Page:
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Difference between PDD and Autism

PDD vs Autism

The past few decades have seen a sharp rise in developmental disorders in children. Diagnoses of disorders like epilepsy, autism, non verbal learning disorder, pervasive developmental disorders, etc have become fairly commonplace. For a parent whose child has just been diagnosed with one of these disorders, it can be a life-altering event. It is important to understand the difference between these disorders because they often seem to overlap and confuse.

Pervasive developmental disorder (PDD) is an umbrella term that includes five diagnoses- autism, Asperger’s syndrome, Rett syndrome, childhood disintegrative disorder and PDD-not other specified (PDD-NOS). PDD is a disorder of developmental delay of skills like communication and socialization. Each of the above mentioned disorders have a few symptoms which are predominant and help in diagnosing the condition. PDD-NOS is often loosely referred to as PDD by many doctors. Autism is a specific developmental neuropsychiatric disorder characterised by poor social skills, language and communication problems and stereotyped or repetitive behaviour.

The exact cause for either PDD or autism is not known but multiple theories float. Theories suggest autism could be due to certain maternal behaviours like smoking/alcoholism during pregnancy, genetic mutations, drugs used in vaccines for children, environmental causes like heavy metals and pesticides. None of them has strong conclusive evidence although genetic theory is strongest possibility and evidence so far.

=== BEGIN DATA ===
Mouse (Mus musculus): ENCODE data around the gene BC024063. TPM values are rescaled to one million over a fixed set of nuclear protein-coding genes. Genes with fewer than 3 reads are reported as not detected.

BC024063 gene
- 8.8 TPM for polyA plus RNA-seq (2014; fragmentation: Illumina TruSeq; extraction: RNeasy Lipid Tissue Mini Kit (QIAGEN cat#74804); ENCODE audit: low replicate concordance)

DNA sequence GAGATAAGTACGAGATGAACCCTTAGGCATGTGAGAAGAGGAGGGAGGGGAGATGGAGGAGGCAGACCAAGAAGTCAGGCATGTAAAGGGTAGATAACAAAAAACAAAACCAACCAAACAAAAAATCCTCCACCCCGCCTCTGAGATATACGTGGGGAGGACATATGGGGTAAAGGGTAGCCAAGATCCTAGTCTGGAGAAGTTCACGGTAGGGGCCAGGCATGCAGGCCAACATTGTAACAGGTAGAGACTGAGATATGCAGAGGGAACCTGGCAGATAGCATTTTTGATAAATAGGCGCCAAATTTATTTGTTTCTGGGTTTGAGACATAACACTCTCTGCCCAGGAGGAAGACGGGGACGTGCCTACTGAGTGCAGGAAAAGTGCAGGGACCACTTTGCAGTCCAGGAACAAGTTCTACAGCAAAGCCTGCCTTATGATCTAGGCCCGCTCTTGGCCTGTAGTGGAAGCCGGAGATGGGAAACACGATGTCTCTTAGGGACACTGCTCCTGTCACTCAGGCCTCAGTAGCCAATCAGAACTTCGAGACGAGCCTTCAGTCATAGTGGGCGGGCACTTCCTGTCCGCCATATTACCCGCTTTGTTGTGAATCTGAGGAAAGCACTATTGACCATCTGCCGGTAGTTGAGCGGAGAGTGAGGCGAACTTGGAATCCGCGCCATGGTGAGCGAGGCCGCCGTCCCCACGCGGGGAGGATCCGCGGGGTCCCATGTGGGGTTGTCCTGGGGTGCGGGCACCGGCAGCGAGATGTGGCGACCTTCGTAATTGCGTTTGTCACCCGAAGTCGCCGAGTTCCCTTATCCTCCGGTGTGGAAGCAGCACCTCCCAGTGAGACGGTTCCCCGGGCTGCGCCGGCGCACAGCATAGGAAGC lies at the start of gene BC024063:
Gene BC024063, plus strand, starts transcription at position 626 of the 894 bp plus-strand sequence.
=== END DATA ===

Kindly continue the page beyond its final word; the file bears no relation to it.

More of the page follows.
Symptoms of PDD are difficulty in relating to objects, events, people; lack of facial expression and poor eye contact; restricted routines with poor adjustment to change in routine and new surroundings; difficulty in understanding and using language; difficulty in controlling emotions and behaviour in social situations; etc. Children having PDD are very different as regards their intelligence, abilities and intensity of behaviour. There are children ranging from those who don’t speak at all to those who have almost normal language skills; some children are even gifted with special skills like music, painting and do exceptionally well in these fields despite other sensory and motor problems.

Children with autism have repetitive and restricted behaviours like flapping hands for hours; poor social and communication skills often making them socially withdrawn and isolated; they often have difficulty in imaginative play and at least a third do not develop enough speech to manage daily communication; self-injurious behaviour like head banging against a wall, hand biting are often seen; compulsive behaviour like arranging objects in rows; difficulty sharing experiences, requests. There is also delay in developmental milestones with poor muscle tone and toe walking. Autistic savants are children with autism who are prodigious and rare talents like memorizing entire books or playing music. High functioning autism is another category of children who have almost normal language and social skills.

Diagnosis for both disorders is made by IQ tests and other clinical tests designed to assess language, sensory and motor perception, etc. No blood tests or imaging modalities are available that diagnose either disorders.

Treatment is based on symptomatic palliation. Children with accompanying anxiety, restlessness, epilepsy, etc are treated for those with drugs. Speech therapy, behaviour therapy, occupational therapy and other specially designed courses are available for improving the sensory and motor skills. Cure has still not been noted, although children with early diagnosis and intervention can manage a daily life with rigorous therapy.

Take home pointers:

PDD and autism are developmental disorders that lie along the same spectrum with small differences in manifestations. Delay in social and communication skills, sensory and motor skills along with restricted or repetitive behaviours are common to both with varying intensity.
The exact cause of either is not known and both are incurable. No blood tests are diagnostic for either of these conditions.


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